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I am an American.

For the past eight years, I have pastored in Canada.

But I was born in Arizona and raised in the Midwest. I was a founding member of a Chicago church plant. I spent six years pastoring in Wheaton, IL and five years pastoring in East Texas. I married a girl from San Diego. We adopted two children from Houston and gave birth to our other three in the US of A. I am an American.

Prior to moving here, I viewed Canada primarily as a harbinger of where Left-leaning politicians wanted to take America. It was a useful petri dish, serving up warnings of pending danger.

After living here eight years, I can say that in many ways my old “use” of Canada was appropriate. Canada has gone much further down the secular path on issues like abortion, homosexuality, euthanasia, and male/female complementarity. As such, we do serve as a warning sign.

It is increasingly difficult for Canadian physicians and lawyers to even practice if they hold to traditional Judeo-Christian values. Christian universities can’t offer certain degrees because of their beliefs. And it is hard to find any mainstream federal candidate that opposes abortion. American Christians are right to look to Canada and take warning.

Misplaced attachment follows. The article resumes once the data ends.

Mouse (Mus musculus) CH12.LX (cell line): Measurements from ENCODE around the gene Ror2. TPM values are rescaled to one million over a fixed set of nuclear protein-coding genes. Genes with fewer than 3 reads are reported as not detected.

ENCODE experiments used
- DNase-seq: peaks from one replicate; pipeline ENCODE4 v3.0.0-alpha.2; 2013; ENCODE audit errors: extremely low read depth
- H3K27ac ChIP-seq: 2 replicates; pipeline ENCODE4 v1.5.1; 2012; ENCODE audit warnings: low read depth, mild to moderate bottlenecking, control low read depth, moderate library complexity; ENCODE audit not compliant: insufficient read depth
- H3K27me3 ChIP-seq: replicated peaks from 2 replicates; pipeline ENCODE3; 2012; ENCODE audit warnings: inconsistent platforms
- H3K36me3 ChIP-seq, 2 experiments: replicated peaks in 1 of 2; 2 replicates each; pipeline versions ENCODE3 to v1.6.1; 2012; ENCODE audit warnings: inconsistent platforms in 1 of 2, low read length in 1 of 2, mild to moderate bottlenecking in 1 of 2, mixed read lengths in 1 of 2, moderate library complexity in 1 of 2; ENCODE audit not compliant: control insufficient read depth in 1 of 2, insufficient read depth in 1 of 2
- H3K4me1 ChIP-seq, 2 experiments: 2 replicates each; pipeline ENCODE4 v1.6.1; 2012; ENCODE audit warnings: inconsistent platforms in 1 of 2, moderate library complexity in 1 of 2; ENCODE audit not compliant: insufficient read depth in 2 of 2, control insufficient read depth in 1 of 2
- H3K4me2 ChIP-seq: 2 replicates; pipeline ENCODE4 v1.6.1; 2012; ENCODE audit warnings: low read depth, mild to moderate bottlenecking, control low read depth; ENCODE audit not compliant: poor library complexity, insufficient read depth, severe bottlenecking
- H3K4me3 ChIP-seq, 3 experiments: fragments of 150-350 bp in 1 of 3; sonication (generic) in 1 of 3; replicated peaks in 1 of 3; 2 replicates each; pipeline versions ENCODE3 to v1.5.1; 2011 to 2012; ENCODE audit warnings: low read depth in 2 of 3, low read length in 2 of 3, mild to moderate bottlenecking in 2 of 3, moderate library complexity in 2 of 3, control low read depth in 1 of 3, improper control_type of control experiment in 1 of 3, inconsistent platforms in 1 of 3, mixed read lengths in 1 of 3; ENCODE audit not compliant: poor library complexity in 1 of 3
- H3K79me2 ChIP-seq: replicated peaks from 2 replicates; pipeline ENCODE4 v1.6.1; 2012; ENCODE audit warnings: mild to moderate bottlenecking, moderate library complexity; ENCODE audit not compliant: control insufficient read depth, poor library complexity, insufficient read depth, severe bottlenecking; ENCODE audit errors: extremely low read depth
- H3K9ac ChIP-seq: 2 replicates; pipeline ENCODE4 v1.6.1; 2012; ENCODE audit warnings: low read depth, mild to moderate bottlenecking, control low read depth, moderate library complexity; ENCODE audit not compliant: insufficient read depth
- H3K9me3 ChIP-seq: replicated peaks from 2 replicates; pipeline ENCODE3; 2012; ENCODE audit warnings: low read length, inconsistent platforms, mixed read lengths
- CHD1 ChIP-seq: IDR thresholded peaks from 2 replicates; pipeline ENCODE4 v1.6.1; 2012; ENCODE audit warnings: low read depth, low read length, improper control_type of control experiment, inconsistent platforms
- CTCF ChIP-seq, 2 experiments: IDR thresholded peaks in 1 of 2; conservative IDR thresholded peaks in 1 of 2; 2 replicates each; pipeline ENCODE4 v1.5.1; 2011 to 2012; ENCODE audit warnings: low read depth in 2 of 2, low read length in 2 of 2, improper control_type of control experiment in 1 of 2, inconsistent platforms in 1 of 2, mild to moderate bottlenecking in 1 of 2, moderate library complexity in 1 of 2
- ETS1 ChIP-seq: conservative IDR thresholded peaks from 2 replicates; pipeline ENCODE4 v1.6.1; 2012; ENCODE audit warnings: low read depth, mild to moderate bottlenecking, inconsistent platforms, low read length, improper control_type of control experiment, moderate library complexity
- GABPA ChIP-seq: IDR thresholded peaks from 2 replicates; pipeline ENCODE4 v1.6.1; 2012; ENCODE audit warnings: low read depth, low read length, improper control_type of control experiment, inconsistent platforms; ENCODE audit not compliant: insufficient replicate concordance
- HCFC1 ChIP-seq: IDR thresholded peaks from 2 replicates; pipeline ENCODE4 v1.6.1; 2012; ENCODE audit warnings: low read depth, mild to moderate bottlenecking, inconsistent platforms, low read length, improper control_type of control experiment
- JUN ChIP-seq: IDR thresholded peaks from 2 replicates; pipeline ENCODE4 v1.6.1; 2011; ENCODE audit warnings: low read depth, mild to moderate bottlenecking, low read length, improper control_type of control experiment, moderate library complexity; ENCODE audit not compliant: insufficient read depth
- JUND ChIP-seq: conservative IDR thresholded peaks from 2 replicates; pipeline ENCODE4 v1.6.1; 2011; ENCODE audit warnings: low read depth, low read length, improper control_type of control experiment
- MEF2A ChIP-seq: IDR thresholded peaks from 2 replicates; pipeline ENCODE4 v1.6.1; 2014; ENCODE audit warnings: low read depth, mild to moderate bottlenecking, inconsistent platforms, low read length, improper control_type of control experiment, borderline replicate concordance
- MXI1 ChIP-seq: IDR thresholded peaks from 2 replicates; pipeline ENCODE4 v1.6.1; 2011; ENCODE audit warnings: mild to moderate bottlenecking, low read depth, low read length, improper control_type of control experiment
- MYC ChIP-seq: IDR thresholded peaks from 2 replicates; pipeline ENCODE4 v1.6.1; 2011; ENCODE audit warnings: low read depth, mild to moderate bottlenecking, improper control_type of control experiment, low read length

But after living here eight years, there is another dynamic I see.

Another Dynamic

Imagine you are walking a tight rope, both arms outstretched to help you maintain balance. You need both arms, but oddly one of those arms has a 50 lb weight attached to it. As a result, finding your balance is tricky. That’s what it’s like to be a Canadian pastor. And American Evangelicals are that 50 lb weight.

Let me explain. The Canadian Evangelical community is fledgling even while robust. We are under-sourced and under-funded. We have no metaphorical mega-watt radio signal that broadcasts and amplifies across Canada. We have no big conferences, no robust but distinctly Canadian parachurch movements, and little in terms of magnetic/destination seminaries. Even our denominations are small.

I’ll admit there’s something beautiful about this. There’s something pure about Canadian air that’s mostly free from celebrity and powerhouse institutions. But there are challenges.